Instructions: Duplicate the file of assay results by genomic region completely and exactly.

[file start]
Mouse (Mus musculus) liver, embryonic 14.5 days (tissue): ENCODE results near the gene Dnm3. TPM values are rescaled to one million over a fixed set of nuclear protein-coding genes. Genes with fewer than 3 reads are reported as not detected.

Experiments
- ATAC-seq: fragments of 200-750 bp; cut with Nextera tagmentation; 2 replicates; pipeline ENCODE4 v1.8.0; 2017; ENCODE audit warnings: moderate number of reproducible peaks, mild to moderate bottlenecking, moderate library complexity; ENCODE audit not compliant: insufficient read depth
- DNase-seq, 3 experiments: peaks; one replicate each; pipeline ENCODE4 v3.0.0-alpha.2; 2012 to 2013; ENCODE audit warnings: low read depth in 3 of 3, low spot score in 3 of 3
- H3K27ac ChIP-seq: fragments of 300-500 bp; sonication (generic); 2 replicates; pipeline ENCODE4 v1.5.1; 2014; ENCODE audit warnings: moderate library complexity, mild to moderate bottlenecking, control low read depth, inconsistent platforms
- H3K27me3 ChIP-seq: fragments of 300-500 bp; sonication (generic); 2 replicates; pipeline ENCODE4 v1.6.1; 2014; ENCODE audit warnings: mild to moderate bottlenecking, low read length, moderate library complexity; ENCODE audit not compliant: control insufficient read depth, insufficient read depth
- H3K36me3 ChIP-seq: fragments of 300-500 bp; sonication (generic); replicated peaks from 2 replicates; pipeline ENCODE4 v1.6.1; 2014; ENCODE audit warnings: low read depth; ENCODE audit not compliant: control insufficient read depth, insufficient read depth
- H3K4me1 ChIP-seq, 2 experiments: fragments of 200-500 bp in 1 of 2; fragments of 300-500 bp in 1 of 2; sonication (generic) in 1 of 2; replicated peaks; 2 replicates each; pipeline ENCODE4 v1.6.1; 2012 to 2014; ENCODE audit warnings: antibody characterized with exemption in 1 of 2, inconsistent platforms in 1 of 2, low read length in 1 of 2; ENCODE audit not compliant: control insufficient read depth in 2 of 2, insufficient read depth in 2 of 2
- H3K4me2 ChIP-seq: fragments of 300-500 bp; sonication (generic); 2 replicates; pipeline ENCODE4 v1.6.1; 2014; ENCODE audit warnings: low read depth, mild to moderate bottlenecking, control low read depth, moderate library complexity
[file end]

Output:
Mouse (Mus musculus) liver, embryonic 14.5 days (tissue): ENCODE results near the gene Dnm3. TPM values are rescaled to one million over a fixed set of nuclear protein-coding genes. Genes with fewer than 3 reads are reported as not detected.

Experiments
- ATAC-seq: fragments of 200-750 bp; cut with Nextera tagmentation; 2 replicates; pipeline ENCODE4 v1.8.0; 2017; ENCODE audit warnings: moderate number of reproducible peaks, mild to moderate bottlenecking, moderate library complexity; ENCODE audit not compliant: insufficient read depth
- DNase-seq, 3 experiments: peaks; one replicate each; pipeline ENCODE4 v3.0.0-alpha.2; 2012 to 2013; ENCODE audit warnings: low read depth in 3 of 3, low spot score in 3 of 3
- H3K27ac ChIP-seq: fragments of 300-500 bp; sonication (generic); 2 replicates; pipeline ENCODE4 v1.5.1; 2014; ENCODE audit warnings: moderate library complexity, mild to moderate bottlenecking, control low read depth, inconsistent platforms
- H3K27me3 ChIP-seq: fragments of 300-500 bp; sonication (generic); 2 replicates; pipeline ENCODE4 v1.6.1; 2014; ENCODE audit warnings: mild to moderate bottlenecking, low read length, moderate library complexity; ENCODE audit not compliant: control insufficient read depth, insufficient read depth
- H3K36me3 ChIP-seq: fragments of 300-500 bp; sonication (generic); replicated peaks from 2 replicates; pipeline ENCODE4 v1.6.1; 2014; ENCODE audit warnings: low read depth; ENCODE audit not compliant: control insufficient read depth, insufficient read depth
- H3K4me1 ChIP-seq, 2 experiments: fragments of 200-500 bp in 1 of 2; fragments of 300-500 bp in 1 of 2; sonication (generic) in 1 of 2; replicated peaks; 2 replicates each; pipeline ENCODE4 v1.6.1; 2012 to 2014; ENCODE audit warnings: antibody characterized with exemption in 1 of 2, inconsistent platforms in 1 of 2, low read length in 1 of 2; ENCODE audit not compliant: control insufficient read depth in 2 of 2, insufficient read depth in 2 of 2
- H3K4me2 ChIP-seq: fragments of 300-500 bp; sonication (generic); 2 replicates; pipeline ENCODE4 v1.6.1; 2014; ENCODE audit warnings: low read depth, mild to moderate bottlenecking, control low read depth, moderate library complexity